The manager of Norway’s NOK10tn (€923bn) sovereign wealth fund, the Government Pension Fund Global (GPFG), has welcomed G20 efforts to increase clarity and transparency relating to multinationals’ tax strategies, and said companies do not need to behave aggressively on tax to create long-term value.

Norges Bank Investment Management (NBIM) made the comments in a letter to the OECD’s Centre for Tax Policy and Administration, in response to a consultation.

In the letter, Carine Smith Ihenacho, NBIM’s chief corporate governance officer, and the central bank unit’s head of sustainability within corporate governance, Wilhelm Mohn, wrote: “Maximising long-term value does not require aggressive tax behaviour.”

They said NBIM welcomed the OECD’s objective of addressing existing incentives for companies to shift profit geographically for tax purposes.

“As an investor, NBIM expects multinational enterprises to exhibit appropriate, prudent and transparent tax behaviour,” the pair said, adding that in line with the G20/OECD principles of corporate governance, its own starting point was that company boards should oversee tax strategies and planning.

Between 6 February and 6 March, the OECD has been consulting on its review of country-by-country reporting, which is being carried out within the OECD/G20 BEPS Action 13 – a project to tackle corporate tax planning strategies used by multinationals to shift profits from higher-tax jurisdictions to lower-tax jurisdictions.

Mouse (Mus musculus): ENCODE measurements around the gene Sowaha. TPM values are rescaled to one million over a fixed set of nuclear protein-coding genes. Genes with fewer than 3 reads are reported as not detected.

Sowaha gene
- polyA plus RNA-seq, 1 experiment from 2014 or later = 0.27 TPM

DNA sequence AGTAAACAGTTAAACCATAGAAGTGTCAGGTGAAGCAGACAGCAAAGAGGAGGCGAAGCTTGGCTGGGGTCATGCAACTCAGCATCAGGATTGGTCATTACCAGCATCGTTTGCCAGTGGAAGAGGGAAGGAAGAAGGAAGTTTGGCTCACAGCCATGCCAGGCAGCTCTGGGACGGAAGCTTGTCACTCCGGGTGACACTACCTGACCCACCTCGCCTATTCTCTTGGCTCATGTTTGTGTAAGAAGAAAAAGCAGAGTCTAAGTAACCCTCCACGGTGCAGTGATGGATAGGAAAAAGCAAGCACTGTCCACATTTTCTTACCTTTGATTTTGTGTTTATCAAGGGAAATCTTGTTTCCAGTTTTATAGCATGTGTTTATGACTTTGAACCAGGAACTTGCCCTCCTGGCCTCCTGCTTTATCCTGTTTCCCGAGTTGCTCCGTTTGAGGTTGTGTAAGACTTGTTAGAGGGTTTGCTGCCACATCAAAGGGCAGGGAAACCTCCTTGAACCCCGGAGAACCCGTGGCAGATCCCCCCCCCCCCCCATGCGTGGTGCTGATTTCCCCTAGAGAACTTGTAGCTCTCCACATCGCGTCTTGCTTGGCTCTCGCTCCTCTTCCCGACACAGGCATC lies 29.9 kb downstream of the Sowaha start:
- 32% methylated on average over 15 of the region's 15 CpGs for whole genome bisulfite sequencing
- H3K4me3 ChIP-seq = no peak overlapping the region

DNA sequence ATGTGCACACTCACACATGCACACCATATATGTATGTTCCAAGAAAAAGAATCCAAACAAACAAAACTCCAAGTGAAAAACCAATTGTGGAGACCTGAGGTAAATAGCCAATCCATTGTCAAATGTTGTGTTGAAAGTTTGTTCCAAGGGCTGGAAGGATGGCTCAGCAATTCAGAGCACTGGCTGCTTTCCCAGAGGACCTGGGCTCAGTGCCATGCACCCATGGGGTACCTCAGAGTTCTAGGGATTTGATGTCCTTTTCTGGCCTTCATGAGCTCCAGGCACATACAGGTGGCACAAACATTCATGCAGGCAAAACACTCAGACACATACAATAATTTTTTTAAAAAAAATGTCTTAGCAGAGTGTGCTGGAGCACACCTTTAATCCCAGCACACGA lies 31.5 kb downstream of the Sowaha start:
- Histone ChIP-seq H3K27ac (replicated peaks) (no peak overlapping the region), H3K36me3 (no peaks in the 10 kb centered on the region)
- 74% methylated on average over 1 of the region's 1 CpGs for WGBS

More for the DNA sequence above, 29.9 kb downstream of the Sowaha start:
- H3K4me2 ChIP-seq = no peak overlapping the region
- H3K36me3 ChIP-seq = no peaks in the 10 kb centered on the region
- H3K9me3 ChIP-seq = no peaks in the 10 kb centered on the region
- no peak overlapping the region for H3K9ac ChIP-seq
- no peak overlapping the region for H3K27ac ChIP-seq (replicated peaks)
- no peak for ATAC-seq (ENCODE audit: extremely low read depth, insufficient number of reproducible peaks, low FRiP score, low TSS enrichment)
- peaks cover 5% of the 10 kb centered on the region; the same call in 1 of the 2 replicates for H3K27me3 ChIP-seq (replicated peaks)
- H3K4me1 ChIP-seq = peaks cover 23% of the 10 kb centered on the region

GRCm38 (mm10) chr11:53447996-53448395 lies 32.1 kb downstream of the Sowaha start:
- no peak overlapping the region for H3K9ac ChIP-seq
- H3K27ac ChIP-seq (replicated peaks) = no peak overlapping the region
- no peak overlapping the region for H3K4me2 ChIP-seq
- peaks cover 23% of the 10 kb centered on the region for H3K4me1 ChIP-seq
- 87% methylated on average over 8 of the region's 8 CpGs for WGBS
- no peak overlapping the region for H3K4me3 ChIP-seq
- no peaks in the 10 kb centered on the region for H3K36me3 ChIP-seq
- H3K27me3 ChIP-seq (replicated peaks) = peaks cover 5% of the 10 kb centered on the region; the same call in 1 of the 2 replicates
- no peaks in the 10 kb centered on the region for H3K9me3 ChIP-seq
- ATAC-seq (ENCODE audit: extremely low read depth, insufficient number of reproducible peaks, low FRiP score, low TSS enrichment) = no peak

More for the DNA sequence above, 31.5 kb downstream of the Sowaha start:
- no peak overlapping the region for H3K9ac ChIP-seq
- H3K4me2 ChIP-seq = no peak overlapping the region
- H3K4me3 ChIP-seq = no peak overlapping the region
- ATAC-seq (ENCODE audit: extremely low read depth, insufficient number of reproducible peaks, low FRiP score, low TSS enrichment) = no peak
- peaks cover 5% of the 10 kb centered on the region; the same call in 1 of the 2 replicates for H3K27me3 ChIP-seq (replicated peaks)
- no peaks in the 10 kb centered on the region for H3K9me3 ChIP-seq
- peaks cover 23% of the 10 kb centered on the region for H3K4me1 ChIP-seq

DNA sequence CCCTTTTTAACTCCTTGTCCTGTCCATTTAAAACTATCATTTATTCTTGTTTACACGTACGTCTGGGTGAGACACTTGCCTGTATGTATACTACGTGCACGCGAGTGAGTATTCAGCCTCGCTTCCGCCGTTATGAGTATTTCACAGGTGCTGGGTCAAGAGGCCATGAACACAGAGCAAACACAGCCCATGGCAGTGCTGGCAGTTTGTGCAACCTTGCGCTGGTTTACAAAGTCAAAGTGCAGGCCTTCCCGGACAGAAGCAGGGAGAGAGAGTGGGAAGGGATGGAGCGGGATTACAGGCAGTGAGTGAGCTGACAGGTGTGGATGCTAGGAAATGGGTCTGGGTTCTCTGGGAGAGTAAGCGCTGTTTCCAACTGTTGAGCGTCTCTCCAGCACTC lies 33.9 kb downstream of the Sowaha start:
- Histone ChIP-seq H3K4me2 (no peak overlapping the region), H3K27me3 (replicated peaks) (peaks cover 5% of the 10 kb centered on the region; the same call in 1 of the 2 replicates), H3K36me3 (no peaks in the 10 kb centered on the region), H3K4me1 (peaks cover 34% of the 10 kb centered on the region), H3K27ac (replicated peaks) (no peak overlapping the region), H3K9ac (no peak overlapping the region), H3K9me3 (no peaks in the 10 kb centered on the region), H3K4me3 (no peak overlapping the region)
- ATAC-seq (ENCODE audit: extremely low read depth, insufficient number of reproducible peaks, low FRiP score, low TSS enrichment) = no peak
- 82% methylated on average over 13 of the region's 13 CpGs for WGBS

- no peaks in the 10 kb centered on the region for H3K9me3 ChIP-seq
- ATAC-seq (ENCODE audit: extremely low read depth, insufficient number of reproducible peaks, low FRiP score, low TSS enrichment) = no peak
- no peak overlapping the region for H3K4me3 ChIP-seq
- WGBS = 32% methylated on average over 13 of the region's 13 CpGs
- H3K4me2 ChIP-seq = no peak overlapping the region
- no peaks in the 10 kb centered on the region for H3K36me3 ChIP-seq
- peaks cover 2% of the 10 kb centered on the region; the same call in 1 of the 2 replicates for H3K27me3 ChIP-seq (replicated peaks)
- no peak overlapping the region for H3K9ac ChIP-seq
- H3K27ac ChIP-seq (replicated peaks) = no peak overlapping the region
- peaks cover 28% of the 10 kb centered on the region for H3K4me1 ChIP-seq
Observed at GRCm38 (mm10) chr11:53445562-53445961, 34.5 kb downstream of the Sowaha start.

Although the country-by-country reports covered by the BEPS Action 13 minimum standards were intended for tax authorities, NBIM said, the changes to these standards might also inspire greater consistency in public country-by-country reporting for companies wanting to undertake voluntary reporting.

Public country-by-country reporting was a core element of transparent corporate tax disclosure, said Smith Ihenacho and Mohn.

“Complex or opaque ownership and organisational structures hamper transparency and may compromise investors’ fundamental financial analysis,” they said.

It seemed unlikely, they said, that transparent geographical reporting of value generation – and the taxes paid in relation to that value – would necessarily hurt competitive advantage.

“It is not clear that the principal content of such reports would comprise sensitive information on which commercial competitors could capitalise,” they went on.

Institutional investors benefitted from well-functioning, consistent, predictable and transparent tax reporting frameworks, the pair noted, adding that to ensure harmonisation and reduce uncertainty, NBIM backed international standards for tax-related corporate disclosure to authorities.

“We, therefore, welcome the proposed modifications to the BEPS Action 13 minimum standards that would provide more predictability in terms of which companies fall within the scope of a country-by-country filing obligation,” NBIM said in the letter.